RM Auctions Monaco Highlight: 1966 Ferrari Dino 206 S Spider
This gorgeous 1966 Ferrari Dino 206 S Spider, one of just eighteen built, has close to five decades of successful racing heritage under its belt, including a hugely-successful period career, and is heading to public sale for the first time in its history at RM Auctions’ Monaco Sale.
Image: Courtesy of RM Auctions
Debuting at the 1966 Paris Auto Show, and bearing the name of Enzo Ferrari’s son Dino, who had originally suggested a V6 platform for racing and sadly passed away ten years prior, Ferrari’s 206 S Dino Spider was designed for privateers to go into battle with Group 4 Porsches.
It features a two-litre V6 which revs to 9,000 RPM and can put out 285bhp. Shifting duties are handled by a five-speed manual gearbox borrowed from the Ferrari 312 Formula 1, and suspension is provided by unequal length wishbones and coil springs over telescopic shocks up front, and independent rear suspension with coils over telescopic shocks at the rear.
It’s a true Ferrari beauty, with stunning lines that echo its bigger brother, one of our favourite Ferraris of all time – the 330P.
The full package; looks and speed, Dino 206 S Spiders took the fight to Porsche with panache, taking second in the Targa Florio, second and third at the Nürburgring and sixth at Spa in 1966.
Labour problems building the cars meant that only 18 were produced, instead of the planned 50, and those 18 were raced hard, many ending their racing careers in accidents. These factors are part of what make this car so rare and significant.
Chassis 028 was purchased new from the Ferrari factory in 1966 by Ferrari racing fanatic, and close friend of Enzo Ferrari, Eduardo Lualdi Gabardi. He entered the car in hill climbs across Italy, and dominated the circuit in the second half of ’66.
And in ’67 and ’68, he kept on winning. Records from Ferrari historian Marcel Massini show that of at least 35 Italian hill climbs entered, he claimed first or second in his class in 22, and his worst finish was 6th. Gabardi entered only one race in the Dino in ’69, winning the Ascoli Piceno-Colle San Marco Hill Climb before selling his car back to the factory.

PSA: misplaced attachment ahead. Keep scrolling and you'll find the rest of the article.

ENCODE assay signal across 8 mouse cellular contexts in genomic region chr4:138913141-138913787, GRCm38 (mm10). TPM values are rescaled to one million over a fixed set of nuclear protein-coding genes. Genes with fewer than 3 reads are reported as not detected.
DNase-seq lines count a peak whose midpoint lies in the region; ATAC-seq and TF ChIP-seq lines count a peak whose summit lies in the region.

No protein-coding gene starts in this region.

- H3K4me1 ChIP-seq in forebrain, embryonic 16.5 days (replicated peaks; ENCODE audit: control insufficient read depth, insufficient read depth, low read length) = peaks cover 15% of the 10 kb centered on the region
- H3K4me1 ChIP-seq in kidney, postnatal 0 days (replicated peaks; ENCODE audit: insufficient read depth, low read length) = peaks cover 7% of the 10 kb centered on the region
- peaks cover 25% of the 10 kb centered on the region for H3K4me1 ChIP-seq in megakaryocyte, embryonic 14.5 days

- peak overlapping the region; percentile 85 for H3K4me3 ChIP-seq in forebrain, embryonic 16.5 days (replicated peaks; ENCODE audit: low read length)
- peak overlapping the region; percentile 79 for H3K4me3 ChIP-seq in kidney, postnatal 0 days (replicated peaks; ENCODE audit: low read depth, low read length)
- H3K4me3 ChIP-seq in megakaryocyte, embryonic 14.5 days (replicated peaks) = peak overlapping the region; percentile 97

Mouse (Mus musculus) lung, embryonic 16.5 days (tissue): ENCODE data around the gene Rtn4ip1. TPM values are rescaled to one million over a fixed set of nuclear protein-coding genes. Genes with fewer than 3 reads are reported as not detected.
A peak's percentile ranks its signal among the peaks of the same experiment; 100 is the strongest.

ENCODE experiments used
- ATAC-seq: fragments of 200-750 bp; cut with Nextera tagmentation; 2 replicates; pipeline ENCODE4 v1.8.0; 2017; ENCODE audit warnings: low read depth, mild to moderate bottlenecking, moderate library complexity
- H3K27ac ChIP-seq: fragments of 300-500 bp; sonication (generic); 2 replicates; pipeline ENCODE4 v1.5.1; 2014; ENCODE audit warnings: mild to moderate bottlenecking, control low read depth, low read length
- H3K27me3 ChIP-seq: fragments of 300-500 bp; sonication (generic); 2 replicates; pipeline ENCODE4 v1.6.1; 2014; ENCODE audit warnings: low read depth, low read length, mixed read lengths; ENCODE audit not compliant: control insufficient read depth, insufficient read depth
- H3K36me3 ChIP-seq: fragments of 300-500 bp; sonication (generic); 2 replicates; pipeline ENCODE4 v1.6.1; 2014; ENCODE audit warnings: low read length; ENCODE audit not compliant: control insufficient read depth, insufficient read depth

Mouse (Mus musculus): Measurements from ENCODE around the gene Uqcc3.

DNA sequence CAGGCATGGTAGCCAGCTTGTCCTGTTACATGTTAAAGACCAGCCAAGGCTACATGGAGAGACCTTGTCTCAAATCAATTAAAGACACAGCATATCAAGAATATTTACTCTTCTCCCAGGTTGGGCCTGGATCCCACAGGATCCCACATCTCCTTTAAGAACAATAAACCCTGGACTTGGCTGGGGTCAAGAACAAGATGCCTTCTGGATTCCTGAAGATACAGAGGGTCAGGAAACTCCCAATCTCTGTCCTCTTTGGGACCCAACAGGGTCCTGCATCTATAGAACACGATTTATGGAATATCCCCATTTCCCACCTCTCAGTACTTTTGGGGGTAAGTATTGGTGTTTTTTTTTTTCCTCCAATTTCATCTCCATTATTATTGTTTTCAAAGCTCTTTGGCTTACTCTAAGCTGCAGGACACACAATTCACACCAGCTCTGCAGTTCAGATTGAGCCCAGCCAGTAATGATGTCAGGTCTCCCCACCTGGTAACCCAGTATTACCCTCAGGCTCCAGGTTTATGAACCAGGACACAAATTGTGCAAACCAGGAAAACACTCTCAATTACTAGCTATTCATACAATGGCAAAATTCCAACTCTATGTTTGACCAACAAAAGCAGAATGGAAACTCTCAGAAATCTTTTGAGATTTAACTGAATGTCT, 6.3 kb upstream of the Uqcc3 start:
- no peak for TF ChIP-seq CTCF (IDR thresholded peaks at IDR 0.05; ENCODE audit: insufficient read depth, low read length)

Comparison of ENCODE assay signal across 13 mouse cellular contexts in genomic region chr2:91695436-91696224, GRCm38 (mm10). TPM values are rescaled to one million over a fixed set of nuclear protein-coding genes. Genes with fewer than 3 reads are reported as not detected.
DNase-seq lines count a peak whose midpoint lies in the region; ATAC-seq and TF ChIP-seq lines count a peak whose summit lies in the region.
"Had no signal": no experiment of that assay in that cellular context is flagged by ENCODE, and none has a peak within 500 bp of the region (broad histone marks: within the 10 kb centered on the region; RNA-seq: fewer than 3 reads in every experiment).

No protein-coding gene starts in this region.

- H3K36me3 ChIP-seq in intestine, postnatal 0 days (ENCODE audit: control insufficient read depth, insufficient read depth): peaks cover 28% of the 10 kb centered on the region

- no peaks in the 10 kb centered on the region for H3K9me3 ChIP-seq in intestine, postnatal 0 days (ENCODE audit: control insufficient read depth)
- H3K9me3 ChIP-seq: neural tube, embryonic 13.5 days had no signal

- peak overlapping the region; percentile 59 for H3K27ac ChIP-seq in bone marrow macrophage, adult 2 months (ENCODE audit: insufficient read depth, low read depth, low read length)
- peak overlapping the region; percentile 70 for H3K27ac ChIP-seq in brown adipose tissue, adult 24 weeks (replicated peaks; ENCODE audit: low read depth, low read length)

By ’72 the car had been updated with a 246 Tasman engine and the gearbox and suspension from a Ferrari 312 Formula 1, which gave it a 500cc increase in displacement and four new valves per cylinder, helping it to put out 65 more horses. It also received love on the bodywork front, with a new aerodynamic body designed by Francesco Guglielminetti.
It was then offered for sale by the factory, but it was nearly four years before Alberto Pedretti purchased it and took it to the United States. He sold it soon after to Bill Gelles who raced it in historic motorsport very briefly before selling it to its current owner in late 1977.
It then entered a new golden age, with its current owner showing and racing it continually around the United States. It has won Gold and Platinum awards in the FCA National Concours and additional Platinum awards in the Cavallino Classic and FCA Annual Meet in Indianapolis, where it won the Phil Hill Award for the Most Outstanding Competition Car as well.
Concours was not all it got up to, however, and its adventures on the race track continued in Ferrari Club of America Events and in the Ferrari Historic Challenge.
It has been restored twice thanks to its present owner – once from 1984 to 1994, and again with a mechanical rebuild in 2001. Its current bodywork is an identical reproduction body constructed for racing use in order to preserve its Guglielminetti body, which is included in its sale along with a spare part collection.
Restored and featuring a set of original and spare parts, and with a successful motorsport history to match every decade of its life, this Ferrari Dino 206 S Spider, chassis 028, is significant, fast and gorgeous.
It will be offered for sale at RM Auctions’ Monaco Sale on the 10th of May, 2014, where it is expected to fetch in the realm of €1,500,000 – €2,000,000. Head to RM Auctions’ website here for the full story and details.
Images: Tom Wood courtesy of RM Auctions